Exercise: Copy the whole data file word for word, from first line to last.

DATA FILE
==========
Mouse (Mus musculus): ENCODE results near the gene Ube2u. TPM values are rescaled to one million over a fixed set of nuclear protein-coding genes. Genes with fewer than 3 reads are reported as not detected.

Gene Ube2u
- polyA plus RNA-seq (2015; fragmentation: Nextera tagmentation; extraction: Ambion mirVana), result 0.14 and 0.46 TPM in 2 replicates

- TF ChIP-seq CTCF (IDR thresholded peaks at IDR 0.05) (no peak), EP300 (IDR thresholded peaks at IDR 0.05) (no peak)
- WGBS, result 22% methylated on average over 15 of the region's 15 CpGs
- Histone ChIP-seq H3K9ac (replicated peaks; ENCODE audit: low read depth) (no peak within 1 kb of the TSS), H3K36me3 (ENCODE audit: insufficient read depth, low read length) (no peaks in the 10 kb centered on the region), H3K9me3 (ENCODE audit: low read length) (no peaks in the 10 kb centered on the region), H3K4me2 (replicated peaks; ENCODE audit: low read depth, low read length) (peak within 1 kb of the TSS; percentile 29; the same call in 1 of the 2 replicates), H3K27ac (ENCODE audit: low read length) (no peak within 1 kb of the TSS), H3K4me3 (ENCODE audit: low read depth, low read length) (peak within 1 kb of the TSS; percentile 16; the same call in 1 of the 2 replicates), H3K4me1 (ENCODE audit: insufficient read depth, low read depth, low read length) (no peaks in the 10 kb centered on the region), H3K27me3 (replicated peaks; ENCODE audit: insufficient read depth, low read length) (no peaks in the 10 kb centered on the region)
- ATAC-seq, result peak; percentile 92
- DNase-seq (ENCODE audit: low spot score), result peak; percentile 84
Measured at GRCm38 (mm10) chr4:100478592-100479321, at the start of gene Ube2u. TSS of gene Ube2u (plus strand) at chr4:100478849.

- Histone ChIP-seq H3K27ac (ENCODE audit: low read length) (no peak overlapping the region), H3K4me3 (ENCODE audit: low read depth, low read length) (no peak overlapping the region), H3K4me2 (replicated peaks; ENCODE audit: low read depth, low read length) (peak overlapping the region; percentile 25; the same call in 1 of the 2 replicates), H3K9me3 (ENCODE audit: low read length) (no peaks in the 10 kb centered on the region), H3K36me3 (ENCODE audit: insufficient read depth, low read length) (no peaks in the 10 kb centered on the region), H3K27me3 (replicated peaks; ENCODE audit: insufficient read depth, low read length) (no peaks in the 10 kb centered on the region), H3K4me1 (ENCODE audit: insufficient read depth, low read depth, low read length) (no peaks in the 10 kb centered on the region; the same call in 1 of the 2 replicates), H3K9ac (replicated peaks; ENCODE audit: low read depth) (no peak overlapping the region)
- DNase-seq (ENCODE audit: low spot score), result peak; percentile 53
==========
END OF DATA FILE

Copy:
Mouse (Mus musculus): ENCODE results near the gene Ube2u. TPM values are rescaled to one million over a fixed set of nuclear protein-coding genes. Genes with fewer than 3 reads are reported as not detected.

Gene Ube2u
- polyA plus RNA-seq (2015; fragmentation: Nextera tagmentation; extraction: Ambion mirVana), result 0.14 and 0.46 TPM in 2 replicates

- TF ChIP-seq CTCF (IDR thresholded peaks at IDR 0.05) (no peak), EP300 (IDR thresholded peaks at IDR 0.05) (no peak)
- WGBS, result 22% methylated on average over 15 of the region's 15 CpGs
- Histone ChIP-seq H3K9ac (replicated peaks; ENCODE audit: low read depth) (no peak within 1 kb of the TSS), H3K36me3 (ENCODE audit: insufficient read depth, low read length) (no peaks in the 10 kb centered on the region), H3K9me3 (ENCODE audit: low read length) (no peaks in the 10 kb centered on the region), H3K4me2 (replicated peaks; ENCODE audit: low read depth, low read length) (peak within 1 kb of the TSS; percentile 29; the same call in 1 of the 2 replicates), H3K27ac (ENCODE audit: low read length) (no peak within 1 kb of the TSS), H3K4me3 (ENCODE audit: low read depth, low read length) (peak within 1 kb of the TSS; percentile 16; the same call in 1 of the 2 replicates), H3K4me1 (ENCODE audit: insufficient read depth, low read depth, low read length) (no peaks in the 10 kb centered on the region), H3K27me3 (replicated peaks; ENCODE audit: insufficient read depth, low read length) (no peaks in the 10 kb centered on the region)
- ATAC-seq, result peak; percentile 92
- DNase-seq (ENCODE audit: low spot score), result peak; percentile 84
Measured at GRCm38 (mm10) chr4:100478592-100479321, at the start of gene Ube2u. TSS of gene Ube2u (plus strand) at chr4:100478849.

- Histone ChIP-seq H3K27ac (ENCODE audit: low read length) (no peak overlapping the region), H3K4me3 (ENCODE audit: low read depth, low read length) (no peak overlapping the region), H3K4me2 (replicated peaks; ENCODE audit: low read depth, low read length) (peak overlapping the region; percentile 25; the same call in 1 of the 2 replicates), H3K9me3 (ENCODE audit: low read length) (no peaks in the 10 kb centered on the region), H3K36me3 (ENCODE audit: insufficient read depth, low read length) (no peaks in the 10 kb centered on the region), H3K27me3 (replicated peaks; ENCODE audit: insufficient read depth, low read length) (no peaks in the 10 kb centered on the region), H3K4me1 (ENCODE audit: insufficient read depth, low read depth, low read length) (no peaks in the 10 kb centered on the region; the same call in 1 of the 2 replicates), H3K9ac (replicated peaks; ENCODE audit: low read depth) (no peak overlapping the region)
- DNase-seq (ENCODE audit: low spot score), result peak; percentile 53